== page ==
Richard Medhurst attended both days of the High Court Appeal by the US to obtain extradition of Assange to America, and we have linked to his video report below, and transcribed parts of it, including the question of whether Assange might do a prison sentence in Australia, if convicted - a question that has been treated very naively by the Australian media. The narrowness of the US appeal against the UK's refusal to allow them to extradite Assange must bemuse large sections of the public. It is, however, typical of the way in which the British legal system deals with political problems. Instead of examining the absurd, abusive, and illegal context of Assange's hijacking via false accusations of rape, which Sweden tried to drop but the UK justice system secretly prevailed upon them to pursue; or the thuggish and criminal manner in which the United States obtained some of its 'evidence', via illegal and invasive spying within a diplomatic embassy; or the use by the CIA of a paid witness against Assange, which witness has now totally recanted, saying he lied to stay out of prison himself; the court has confined its examination to whether or not Assange might commit suicide if he went to a United States prison. This means Assange's fate relies on a pissing match where lawyers take aim at arcane psychiatric opinions with clumsy legalistic buckshot, and US prosecutors seem to promise anything they feel like, with little or no authority or responsibility, and obscenely minimise the horrors of the US prison system, in order to get what their employers want. All this on the whim and demands for revenge of grotesquely powerful war criminals who run the United States, and are ridiculously affronted because Assange revealed them and their disgusting acts for the benefit of humanity. The powerful hate being shown up. It was ever so.
Richard Medhurst, live reporting recorded on youtube, 29/10/21 - Second day of Julian Assange Extradition US Appeal
The video, which was a live broadcast, starts at 15.40 minutes in. (Pointing and clicking on the 15:40 minute point on the line at the bottom of the There is a partial transcript below, which includes the question of Assange maybe doing a jail sentence in Australia.
Richard Medhurst on US Appeal against UK Extradition judgement - Some excerpts
We have transcribed and paraphrased from Richard's commentary and his tweets as they appear in the above video.
Could Assange do his jail sentence in Australia?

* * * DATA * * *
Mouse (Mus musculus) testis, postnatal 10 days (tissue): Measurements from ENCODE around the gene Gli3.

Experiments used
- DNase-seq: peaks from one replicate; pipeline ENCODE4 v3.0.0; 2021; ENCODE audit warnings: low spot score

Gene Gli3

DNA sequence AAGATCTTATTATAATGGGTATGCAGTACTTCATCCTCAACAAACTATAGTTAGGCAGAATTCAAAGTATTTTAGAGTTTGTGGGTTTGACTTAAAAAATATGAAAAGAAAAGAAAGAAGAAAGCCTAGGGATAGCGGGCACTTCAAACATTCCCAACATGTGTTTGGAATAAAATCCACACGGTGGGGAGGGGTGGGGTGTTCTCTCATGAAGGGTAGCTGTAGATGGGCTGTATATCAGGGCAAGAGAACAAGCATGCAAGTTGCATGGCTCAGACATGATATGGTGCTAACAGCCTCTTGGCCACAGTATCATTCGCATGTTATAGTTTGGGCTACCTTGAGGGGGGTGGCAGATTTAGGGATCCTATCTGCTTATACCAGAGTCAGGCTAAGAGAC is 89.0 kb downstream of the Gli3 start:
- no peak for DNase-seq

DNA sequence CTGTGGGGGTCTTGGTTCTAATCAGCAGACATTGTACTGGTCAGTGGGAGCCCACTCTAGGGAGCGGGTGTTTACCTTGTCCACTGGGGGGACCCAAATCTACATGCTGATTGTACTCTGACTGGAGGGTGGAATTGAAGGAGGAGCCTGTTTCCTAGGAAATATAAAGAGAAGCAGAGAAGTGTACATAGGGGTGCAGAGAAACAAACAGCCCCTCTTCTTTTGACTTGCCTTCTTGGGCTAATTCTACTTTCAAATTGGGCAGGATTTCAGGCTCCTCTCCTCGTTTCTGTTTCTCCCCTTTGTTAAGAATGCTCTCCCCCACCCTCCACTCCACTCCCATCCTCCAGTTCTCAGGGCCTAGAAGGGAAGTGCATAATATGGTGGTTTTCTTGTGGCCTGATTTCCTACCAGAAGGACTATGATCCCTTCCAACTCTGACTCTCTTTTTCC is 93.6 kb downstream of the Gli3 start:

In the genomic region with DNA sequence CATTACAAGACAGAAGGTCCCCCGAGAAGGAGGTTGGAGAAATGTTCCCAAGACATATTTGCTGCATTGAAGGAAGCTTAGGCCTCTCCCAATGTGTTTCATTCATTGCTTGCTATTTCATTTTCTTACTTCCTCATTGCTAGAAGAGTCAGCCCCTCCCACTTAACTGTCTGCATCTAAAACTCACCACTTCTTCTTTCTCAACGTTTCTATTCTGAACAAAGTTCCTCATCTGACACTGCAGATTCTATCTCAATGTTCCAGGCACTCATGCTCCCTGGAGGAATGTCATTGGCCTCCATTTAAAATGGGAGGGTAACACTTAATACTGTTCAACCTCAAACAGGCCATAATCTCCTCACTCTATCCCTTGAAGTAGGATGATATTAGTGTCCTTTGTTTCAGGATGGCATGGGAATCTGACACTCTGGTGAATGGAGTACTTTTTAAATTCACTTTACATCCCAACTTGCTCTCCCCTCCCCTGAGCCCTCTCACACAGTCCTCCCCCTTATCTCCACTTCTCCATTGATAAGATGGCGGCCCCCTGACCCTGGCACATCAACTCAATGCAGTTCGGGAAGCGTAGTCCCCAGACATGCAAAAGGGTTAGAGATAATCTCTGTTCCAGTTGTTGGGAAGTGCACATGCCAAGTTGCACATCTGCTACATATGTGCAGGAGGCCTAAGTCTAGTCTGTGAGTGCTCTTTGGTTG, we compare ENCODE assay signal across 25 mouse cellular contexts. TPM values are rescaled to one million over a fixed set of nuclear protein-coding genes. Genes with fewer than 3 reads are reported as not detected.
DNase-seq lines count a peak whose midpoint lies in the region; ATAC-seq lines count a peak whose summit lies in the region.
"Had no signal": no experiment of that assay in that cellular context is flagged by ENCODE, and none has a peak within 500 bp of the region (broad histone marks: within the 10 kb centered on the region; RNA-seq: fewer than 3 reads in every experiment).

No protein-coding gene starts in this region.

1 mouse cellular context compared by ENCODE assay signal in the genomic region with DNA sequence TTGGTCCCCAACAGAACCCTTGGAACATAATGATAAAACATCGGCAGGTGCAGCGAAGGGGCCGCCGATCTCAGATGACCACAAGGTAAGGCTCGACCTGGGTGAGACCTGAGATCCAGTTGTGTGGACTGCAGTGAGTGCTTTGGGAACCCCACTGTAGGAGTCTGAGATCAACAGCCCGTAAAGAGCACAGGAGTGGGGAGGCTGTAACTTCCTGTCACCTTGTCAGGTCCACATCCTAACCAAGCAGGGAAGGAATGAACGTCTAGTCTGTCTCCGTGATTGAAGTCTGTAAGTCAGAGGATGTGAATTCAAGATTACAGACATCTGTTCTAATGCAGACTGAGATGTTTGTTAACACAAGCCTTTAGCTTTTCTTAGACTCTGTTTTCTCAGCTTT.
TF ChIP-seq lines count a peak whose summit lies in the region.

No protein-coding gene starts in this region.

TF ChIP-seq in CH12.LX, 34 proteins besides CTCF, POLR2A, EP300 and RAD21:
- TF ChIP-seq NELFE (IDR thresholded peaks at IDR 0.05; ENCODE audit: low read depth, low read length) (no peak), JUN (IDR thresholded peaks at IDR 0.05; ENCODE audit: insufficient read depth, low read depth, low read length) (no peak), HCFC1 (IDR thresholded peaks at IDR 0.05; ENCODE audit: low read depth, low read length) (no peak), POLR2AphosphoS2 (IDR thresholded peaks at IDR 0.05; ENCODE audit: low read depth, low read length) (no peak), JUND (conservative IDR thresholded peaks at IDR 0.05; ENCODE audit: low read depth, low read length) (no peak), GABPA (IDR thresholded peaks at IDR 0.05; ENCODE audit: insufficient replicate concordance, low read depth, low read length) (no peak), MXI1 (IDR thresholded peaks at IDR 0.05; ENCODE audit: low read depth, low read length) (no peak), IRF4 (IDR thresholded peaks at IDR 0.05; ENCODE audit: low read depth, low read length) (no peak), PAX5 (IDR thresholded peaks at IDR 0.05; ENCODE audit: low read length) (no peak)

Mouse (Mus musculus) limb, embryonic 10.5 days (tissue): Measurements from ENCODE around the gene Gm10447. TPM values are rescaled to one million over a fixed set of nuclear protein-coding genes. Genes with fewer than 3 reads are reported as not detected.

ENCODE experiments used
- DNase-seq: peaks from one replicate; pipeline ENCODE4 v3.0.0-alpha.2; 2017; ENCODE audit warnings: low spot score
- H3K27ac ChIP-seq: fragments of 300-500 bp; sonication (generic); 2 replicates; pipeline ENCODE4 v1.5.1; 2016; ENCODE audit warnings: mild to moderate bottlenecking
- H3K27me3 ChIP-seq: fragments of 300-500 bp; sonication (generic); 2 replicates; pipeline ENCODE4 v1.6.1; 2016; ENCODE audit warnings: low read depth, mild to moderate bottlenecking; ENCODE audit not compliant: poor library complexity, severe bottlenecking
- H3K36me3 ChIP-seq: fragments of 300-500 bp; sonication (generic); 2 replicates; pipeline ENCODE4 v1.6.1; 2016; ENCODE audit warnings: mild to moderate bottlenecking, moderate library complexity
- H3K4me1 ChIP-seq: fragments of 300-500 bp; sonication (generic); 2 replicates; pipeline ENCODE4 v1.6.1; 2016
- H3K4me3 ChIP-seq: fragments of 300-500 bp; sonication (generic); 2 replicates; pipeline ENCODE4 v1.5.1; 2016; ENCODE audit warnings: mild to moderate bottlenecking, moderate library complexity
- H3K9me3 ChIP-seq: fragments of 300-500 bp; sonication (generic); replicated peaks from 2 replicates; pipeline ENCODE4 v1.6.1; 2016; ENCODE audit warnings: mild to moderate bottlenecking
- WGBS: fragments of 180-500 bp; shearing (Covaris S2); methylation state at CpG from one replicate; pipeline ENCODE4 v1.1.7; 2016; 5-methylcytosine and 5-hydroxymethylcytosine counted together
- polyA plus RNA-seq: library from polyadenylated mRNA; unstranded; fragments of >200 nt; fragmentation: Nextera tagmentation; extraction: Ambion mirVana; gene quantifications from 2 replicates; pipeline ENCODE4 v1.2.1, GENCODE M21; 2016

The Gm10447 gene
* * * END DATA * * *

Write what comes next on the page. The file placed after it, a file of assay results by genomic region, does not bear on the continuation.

At 1.21.32 minutes Medhurst addresses the question of whether Assange could do his jail sentence in Australia. This is one of the things that the United States is offering. They are saying now – on Ground E, ‘Well, don’t worry, because we will even let Assange go to Australia to serve his sentence.’ Assange's Defence addressed this argument: “This would only work if [US Prosecutor] Mr Kromberg does not do what I just described to you, if he does not subpoena Assange back into custody and civil contempt, as he’s done in other cases (e.g. Chelsea Manning). And, on top of that, Australia would have to agree to take Assange." So, when the United States says, ‘We can send Julian Assange to serve a sentence there,’ has Australia actually accepted this? We have no information about this. It could depend on various issues and political decision makers. You don’t know whose going to be in power by the time Julian is actually tried and sentenced. That will take years. What government is going to be in power in Australia then? Who says that they will take Assange, even if there’s an assurance now. There’s no indication from Australia, at all. They haven’t responded to this. Assange’s Defence pointed out that the wording of this ‘assurance’ is very important, especially in regards to American law. It appears that it would only bind the prosecutor to consent, not the Department of Justice to grant it. So there is no guarantee that this would even come true. The Defence provided examples of this. Mark Summers QC referred to the case of Mendoza. The Spanish Court made Mendoza’s extradition conditional on prisoner transfer back to Spain to serve any sentence. Mendosa applied and then the US Department of Justice refused on the basis that: ‘We the Department of Justice never promised we would grant it, it was only the prosecutor who promised.’ This is how the promises about Assange are being constructed, right now. The US Department of Justice is and would be under no obligation to grant the transfer because only the prosecutors have ‘assured’ this – not the US Department of Justice. Another example given by Mark Summers is of Abu Hamza. The district judge heard detailed evidence about the fate of Abu Hamza, who was promised transfer to an appropriate medical facility. Instead, he was sent to ADX, following a BoP medical appraisal. [ADX stands for Administrative Maximum Facility, as in the United States Penitentiary Administrative Maximum Facility, in Florence. It is the highest-security federal prison, located in the Colorado mountains, and known as the “Alcatraz of the Rockies.] So those assurances came to nothing. Another example given was that of Haroon Aswat, who was extradited from Broadmoor Prison hospital, UK, to the USA, after assurances given to the UK of psychiatric placement and treatment. The opposite happened. The BoP [Federal Bureau of Prisons]evaluation simply disagreed that Aswat needed hospitalization. So, the UK and Europe had allowed the extradition on the understanding that Aswat would be given psychiatric treatment, but the United States disregarded its own assurances. Mark Summers said, “It’s loose wording [of the United States assurances to Julian Assange] ought to have alerted this court that the very opposite might happen.” Summers also said that the United State Government had plans to do serious harm to Julian Assange. Mr Pompeo has said that some of that was true. The former CIA director has confirmed it. Summers closed by recalling that the United States government has contemplated, if not plotted, kidnapping, poisoning, rendering, and assassinating, Julian Assange. Therefore, there must be an investigation of the assurances presented by the United States and if they can be trusted. So his point is, ‘Look who you’re dealing with. This government has considered maybe killing the defendant. How can you just take their assurances at face-value?’ That’s where the arguments [of which most have not been transcribed here] from the defendants finished. Then the prosecution got 30 minutes to respond. Prosecutor Lewis countered by saying that Abu Hamza was never given diplomatic assurances, like the ones Assange was being given, and that Abu Hamza only had a letter or something. Regarding Mendoza, he was allowed to return to serve a sentence in Spain, ultimately. (It is not clear to Richard Mehurst, whose reporting on the trial is being transcribed here, however, whether that meant the original assurance had not already been violated.) Regarding Chelsea Manning, he said this was a court marshal, a military matter, and hence not relevant. To the Defense’s question as to why the Prosecutors had not previously made these promises, in the first hearing, US Prosecutor Lewis’s reply was that ‘We the prosecution can offer assurances at any time.’ Meaning they did not have to do so at the more appropriate time of the first hearing. He said that a “diplomatic assurance is a solemn undertaking given out at the highest order. These are not dished out like smarties.” Lewis said that Assange would not be in conditions akin to SAMs under Ad Seg [Administrative Segregation] (solitary confinement). Ad Seg only applies in pre-trial, and would only be in ADC [Adult Detention Centre] Alexandria, which is a ‘very well-run jail’. Medhurst comments that he doesn’t see where Lewis addressed the argument about the length of pre-trial. Because the Defense argued that even if you put Assange in Ad Seg, that’s going to last for years! It will take years before there’s a trial, at all. Lewis made the point that, in Ad Seg, you’re allowed communication, attend three programs with the general prison population. You can meet with your lawyers on an unlimited basis. He argued that the defense was characterizing Ad Seg as not simply isolation, but solitary confinement. “It is impossible to describe that as solitary confinement,” he argued. Lewis said that, according to the European court as to why SAMS are not oppressive, it’s because it’s not solitary confinement if you can meet with your lawyer on unlimited occasions. It’s simply not isolation. You have two in a cell. When the defense calls it solitary confinement it’s simply nonsense. If we look at judge ruling, she only dealt with conditions of SAMs and ADX. “Ad seg and SAMSs are completely different.” He said, if Assange is placed in an SHU (Special Housing Unit), Kromberg makes it clear that it’s not solitary confinement. ["Special Housing Units (SHUs), also known as “the hole,” are how the Federal Bureau of Prison segregates prisoners. There are three categories of prisoners who are housed in the SHU: Those in disciplinary segregation as a result of a formal disciplinary finding, those on administrative detention pending transfer or investigation of a disciplinary infraction, and those in protective custody. Regardless of the status, all three groups receive basically the same treatment. The SHU basically consists of a jail within a prison. In most federal prisons this means a secured, separate area of the prison where there are a few halls housing one-, two-, and three-man cells. Within these rows of dark and dingy cells are prisoners. Most such cells consist of a bunk bed, maybe a desk, a toilet/sink combo, a frosted window (so the occupants can’t see out of it), and perhaps a shower. This truly is the lowest existence possible in federal prison." (Source: https://prisonerresource.com/prison-life/special-housing-units-shus/)] Richard Medhurst asks if we can see that the Prosecution is confirming what the Defense is saying, that there is a risk that Assange could be placed in something oppressive, just not ADX Florence. So, for example, instead of ADX, it could be a Special Housing Unit. So, he’s inadvertently confirming this. He says if Assange is placed in an SHU, [US Prosecutor] Kromberg makes it clear that it’s not solitary confinement. Lewis said, “Everything was aimed at the conditions of SAMs and ADX. Mr Assange is thinking ‘I’ll be sent to SAMs and ADX’. He now knows he’s not going to go to SAMs and ADX. That MUST reduce the suicidal ideology. Now he knows he’s not going to be subject to that.” Thus Lewis implies that the Defense’s case has lost its basis. The judges said they had much to consider and no ruling has been handed down yet. Click here for a short video of Richard Medhurst decrying the absence of mainstream press and laggardly coverage by alternative press.